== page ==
CONCLUSIONS: Topical ALA treatment led to a significant decrease in dry eye signs and inflammatory changes at both cellular and molecular levels. Clinical Relevance Topical application of ALA omega-3 fatty acid may be a novel therapy to treat the clinical signs and inflammatory changes accompanying dry eye syndrome.

Study: Dry eye in children

No actual data in the abstract, but I'm pleased to see a non pediatric journal drawing attention to dry eye in children as it will raise awareness. Too often, dry eye or MGD goes undetected in kids.

If you have kids, take note please, especially if they seem to get infections or pink eye rather frequently. Don't get into the rut of fighting the fire of the day, and don't forget sometimes trees are evidence of a forest. Make sure their entire ocular surface health is carefully checked out.

Dry Eye in Childhood: Epidemiological and Clinical Aspects.
Alves M, Dias AC, Rocha EM.
Ocul Surf. 2008 Jan;6(1):44-51.

ABSTRACT Because dry eye disease is rare in children and its pathogenesis is less well known than in adults, its diagnosis is often overlooked. It can occur in association with a number of congenital, autoimmune, endocrine, and inflammatory disorders, or under certain environmental and nutritional conditions. In some cases, early detection allows the underlying cause of the dry eye to be successfully treated and eliminated. In other cases, the disease may represent a lifelong problem, whose proper management can prevent ulceration and scarring of the ocular surface. Because of the association of pediatric dry eye with other conditions, a multidisciplinary approach to diagnosis and treatment is usually required. The purpose of this review is to enhance physician awareness of dry eye in children, to describe the most frequently associated conditions, and to discuss the diagnostic and therapeutic options available.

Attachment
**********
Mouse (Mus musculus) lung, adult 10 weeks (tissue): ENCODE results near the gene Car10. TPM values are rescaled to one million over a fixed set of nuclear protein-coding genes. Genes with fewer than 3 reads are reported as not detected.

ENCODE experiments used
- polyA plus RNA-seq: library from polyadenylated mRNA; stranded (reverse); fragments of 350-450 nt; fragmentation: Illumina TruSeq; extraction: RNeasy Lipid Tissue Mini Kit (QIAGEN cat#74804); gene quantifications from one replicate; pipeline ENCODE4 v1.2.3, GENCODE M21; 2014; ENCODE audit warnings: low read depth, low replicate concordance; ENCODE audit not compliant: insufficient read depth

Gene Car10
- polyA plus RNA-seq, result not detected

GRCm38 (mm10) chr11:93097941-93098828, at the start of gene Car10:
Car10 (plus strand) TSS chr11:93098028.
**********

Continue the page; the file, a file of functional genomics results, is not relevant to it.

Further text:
Newsblurb: Botox and dry eye

A little clip from Korea:

Korean FDA warns of Botox side effects
Feb 13, 2008

Of the 52 cases, 17 complained of droopiness around the eyes, five of swelling and four of pain. Other complaints included three each of fever, tear secretion disorder, eye irritation, lagophthalmos (inability to close the eye), dry eye, and muscle weakness.

I think Botox is so firmly entrenched in the US that the "lesser" side effects related to dry eye are not getting much attention but this little snippet sums up some of my concerns about the mixed reports about Botox results - affecting tear film via several different mechanisms.

These 52 cases were from ~1300 samples. That's 4%.